Note

Som manuskript i avhandling / As manuscript in thesis

Available from: 2020-01-10 Created: 2020-01-10 Last updated: 2020-01-15
6. Interactive-cosmo: Consensus self-organized models for fault detection with expert feedback
Open this publication in new window or tab >>Interactive-cosmo: Consensus self-organized models for fault detection with expert feedback
2019 (English)In: Proceedings of the Workshop on Interactive Data Mining, WIDM 2019, New York: Association for Computing Machinery (ACM), 2019, p. 1-9Conference paper, Published paper (Refereed)
Abstract [en]

Diagnosing deviations and predicting faults is an important task, especially given recent advances related to Internet of Things. However, the majority of the efforts for diagnostics are still carried out by human experts in a time-consuming and expensive manner. One promising approach towards self-monitoring systems is based on the "wisdom of the crowd" idea, where malfunctioning equipments are detected by understanding the similarities and differences in the operation of several alike systems.

A fully autonomous fault detection, however, is not possible, since not all deviations or anomalies correspond to faulty behaviors; many can be explained by atypical usage or varying external conditions. In this work, we propose a method which gradually incorporates expert-provided feedback for more accurate self-monitoring. Our idea is to support model adaptation while allowing human feedback to persist over changes in data distribution, such as concept drift. © 2019 Association for Computing Machinery.

Place, publisher, year, edition, pages
New York: Association for Computing Machinery (ACM), 2019
Keywords
Anomaly Detection, Self-Monitoring, Active Learning, Human-in- the-loop
National Category
Electrical Engineering, Electronic Engineering, Information Engineering
Identifiers
urn:nbn:se:hh:diva-41365 (URN)10.1145/3304079.3310289 (DOI)2-s2.0-85069779014 (Scopus ID)978-1-4503-6296-2 (ISBN)
Conference
1st Workshop on Interactive Data Mining, WIDM 2019, co-located with 12th ACM International Conference on Web Search and Data Mining, WSDM 2019, Melbourne, Australia; 15 February, 2019
Available from: 2020-01-10 Created: 2020-01-10 Last updated: 2020-01-14Bibliographically approved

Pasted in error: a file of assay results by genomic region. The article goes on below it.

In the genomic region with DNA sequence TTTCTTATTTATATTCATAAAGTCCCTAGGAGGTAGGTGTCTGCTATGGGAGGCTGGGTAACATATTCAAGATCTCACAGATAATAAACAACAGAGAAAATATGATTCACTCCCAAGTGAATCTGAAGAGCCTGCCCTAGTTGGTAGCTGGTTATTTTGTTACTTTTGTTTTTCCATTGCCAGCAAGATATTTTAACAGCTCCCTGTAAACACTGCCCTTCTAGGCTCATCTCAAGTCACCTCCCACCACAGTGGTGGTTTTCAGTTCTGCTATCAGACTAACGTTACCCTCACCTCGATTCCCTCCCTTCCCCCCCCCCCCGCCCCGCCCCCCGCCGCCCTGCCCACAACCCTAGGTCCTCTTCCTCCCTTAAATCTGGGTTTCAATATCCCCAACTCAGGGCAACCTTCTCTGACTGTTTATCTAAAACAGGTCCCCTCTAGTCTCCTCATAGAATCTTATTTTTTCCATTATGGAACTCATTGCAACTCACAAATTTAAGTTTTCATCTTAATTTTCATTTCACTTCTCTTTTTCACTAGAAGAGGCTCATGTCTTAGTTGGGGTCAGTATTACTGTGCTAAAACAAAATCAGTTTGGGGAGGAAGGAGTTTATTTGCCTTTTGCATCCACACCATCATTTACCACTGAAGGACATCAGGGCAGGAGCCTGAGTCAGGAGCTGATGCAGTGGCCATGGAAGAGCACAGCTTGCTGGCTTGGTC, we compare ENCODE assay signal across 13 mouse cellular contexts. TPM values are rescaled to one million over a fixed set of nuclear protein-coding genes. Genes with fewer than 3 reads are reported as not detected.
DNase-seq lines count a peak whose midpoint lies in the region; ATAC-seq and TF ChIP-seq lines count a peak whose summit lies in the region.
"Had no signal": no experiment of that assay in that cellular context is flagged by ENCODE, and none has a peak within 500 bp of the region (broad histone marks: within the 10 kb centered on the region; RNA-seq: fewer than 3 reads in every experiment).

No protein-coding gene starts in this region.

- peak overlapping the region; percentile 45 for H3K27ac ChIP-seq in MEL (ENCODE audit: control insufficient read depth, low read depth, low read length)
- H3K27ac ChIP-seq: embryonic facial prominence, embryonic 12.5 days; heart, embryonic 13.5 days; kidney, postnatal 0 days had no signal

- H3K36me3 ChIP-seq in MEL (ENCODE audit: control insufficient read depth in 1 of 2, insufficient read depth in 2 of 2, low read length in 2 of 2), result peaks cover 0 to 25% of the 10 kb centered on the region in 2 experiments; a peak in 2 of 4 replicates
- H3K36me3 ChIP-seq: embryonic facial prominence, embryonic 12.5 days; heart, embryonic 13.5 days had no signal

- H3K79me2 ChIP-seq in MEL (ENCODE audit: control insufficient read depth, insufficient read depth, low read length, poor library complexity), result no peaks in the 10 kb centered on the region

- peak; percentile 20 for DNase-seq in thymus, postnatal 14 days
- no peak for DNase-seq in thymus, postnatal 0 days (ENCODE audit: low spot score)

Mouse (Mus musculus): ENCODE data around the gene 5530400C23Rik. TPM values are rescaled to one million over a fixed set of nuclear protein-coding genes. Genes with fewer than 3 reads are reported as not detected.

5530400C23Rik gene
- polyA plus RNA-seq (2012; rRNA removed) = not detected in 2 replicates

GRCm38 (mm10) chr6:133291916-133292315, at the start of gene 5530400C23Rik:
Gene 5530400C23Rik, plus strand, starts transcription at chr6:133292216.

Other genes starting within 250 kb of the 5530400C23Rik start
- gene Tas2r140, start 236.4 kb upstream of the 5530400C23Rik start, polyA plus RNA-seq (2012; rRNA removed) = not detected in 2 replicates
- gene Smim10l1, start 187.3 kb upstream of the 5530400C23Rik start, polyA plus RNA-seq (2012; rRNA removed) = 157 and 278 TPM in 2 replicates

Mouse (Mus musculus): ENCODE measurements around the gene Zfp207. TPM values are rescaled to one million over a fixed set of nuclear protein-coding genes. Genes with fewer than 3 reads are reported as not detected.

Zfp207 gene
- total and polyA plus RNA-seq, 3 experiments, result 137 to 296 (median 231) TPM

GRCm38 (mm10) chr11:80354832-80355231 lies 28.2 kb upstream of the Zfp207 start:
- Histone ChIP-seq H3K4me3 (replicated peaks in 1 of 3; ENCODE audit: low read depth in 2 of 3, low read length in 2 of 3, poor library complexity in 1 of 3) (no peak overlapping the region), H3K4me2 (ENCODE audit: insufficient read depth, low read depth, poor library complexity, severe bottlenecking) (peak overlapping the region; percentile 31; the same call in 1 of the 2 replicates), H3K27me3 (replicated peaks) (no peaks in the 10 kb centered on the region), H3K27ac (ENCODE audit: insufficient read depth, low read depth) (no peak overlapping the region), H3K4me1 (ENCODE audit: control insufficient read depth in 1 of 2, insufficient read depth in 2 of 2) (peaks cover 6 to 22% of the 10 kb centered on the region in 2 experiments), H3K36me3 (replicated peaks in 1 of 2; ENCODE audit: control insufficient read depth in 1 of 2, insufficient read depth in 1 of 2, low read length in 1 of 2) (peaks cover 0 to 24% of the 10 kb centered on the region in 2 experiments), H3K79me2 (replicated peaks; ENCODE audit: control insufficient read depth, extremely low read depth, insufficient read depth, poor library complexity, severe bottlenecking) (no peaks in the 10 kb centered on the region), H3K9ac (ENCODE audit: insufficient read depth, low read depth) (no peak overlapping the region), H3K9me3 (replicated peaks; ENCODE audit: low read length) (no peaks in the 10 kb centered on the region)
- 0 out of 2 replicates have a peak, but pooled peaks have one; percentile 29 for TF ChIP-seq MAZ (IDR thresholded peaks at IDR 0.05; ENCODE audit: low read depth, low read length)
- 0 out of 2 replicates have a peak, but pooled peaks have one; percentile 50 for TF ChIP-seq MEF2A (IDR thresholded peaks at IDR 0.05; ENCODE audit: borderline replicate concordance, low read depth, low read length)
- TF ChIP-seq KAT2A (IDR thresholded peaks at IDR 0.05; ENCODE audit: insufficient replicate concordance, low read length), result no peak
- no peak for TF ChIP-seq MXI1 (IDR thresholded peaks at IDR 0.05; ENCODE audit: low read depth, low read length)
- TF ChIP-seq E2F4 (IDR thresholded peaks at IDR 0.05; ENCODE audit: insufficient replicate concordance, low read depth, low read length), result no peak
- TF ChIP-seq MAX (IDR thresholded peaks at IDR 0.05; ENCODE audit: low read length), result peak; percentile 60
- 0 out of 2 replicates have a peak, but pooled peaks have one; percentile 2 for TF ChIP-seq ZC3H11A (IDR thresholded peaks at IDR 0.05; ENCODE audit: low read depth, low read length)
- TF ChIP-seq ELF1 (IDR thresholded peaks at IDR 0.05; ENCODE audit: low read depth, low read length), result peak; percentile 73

7. Predicting Air Compressor Failures Using Long Short Term Memory Networks
Open this publication in new window or tab >>Predicting Air Compressor Failures Using Long Short Term Memory Networks
2019 (English)In: Progress in Artificial Intelligence: 19th EPIA Conference on Artificial Intelligence, EPIA 2019, Vila Real, Portugal, September 3–6, 2019, Proceedings, Part I / [ed] Paulo Moura Oliveira, Paulo Novais, Luís Paulo Reis, Cham: Springer, 2019, p. 596-609Conference paper, Published paper (Refereed)
Abstract [en]

We introduce an LSTM-based method for predicting compressor failures using aggregated sensory data, and evaluate it using historical information from over 1000 heavy duty vehicles during 2015 and 2016. The goal is to proactively identify trucks that will require maintenance in the near future, so that component replacement can be scheduled before the failure happens, translating into improved uptime. The problem is formulated as a classification task of whether a compressor failure will happen within the specified prediction horizon. A recurrent neural network using Long Short-Term Memory (LSTM) architecture is employed as the prediction model, and compared against Random Forest (RF), the solution used in industrial deployment at the moment. Experimental results show that while Random Forest slightly outperforms LSTM in terms of AUC score, the predictions of LSTM stay significantly more stable over time, showing a consistent trend from healthy to faulty class. Additionally, LSTM is also better at detecting the switch from faulty class to the healthy one after a repair. We demonstrate that this stability is important for making repair decisions, especially in questionable cases, and therefore LSTM model is likely to lead to better results in practice. © Springer Nature Switzerland AG 2019

Place, publisher, year, edition, pages
Cham: Springer, 2019
Series
Lecture Notes in Computer Science, ISSN 0302-9743 ; 11804
Keywords
Fault detection, Predictive maintenance, Recurrent neural networks, Long-short term memory
National Category
Computer Systems
Identifiers
urn:nbn:se:hh:diva-41366 (URN)10.1007/978-3-030-30241-2_50 (DOI)2-s2.0-85072895300 (Scopus ID)978-3-030-30240-5 (ISBN)978-3-030-30241-2 (ISBN)
Conference
19th EPIA Conference on Artificial Intelligence (EPIA 2019), Vila Real, Portugal, September 3–6, 2019
Available from: 2020-01-10 Created: 2020-01-10 Last updated: 2020-01-14Bibliographically approved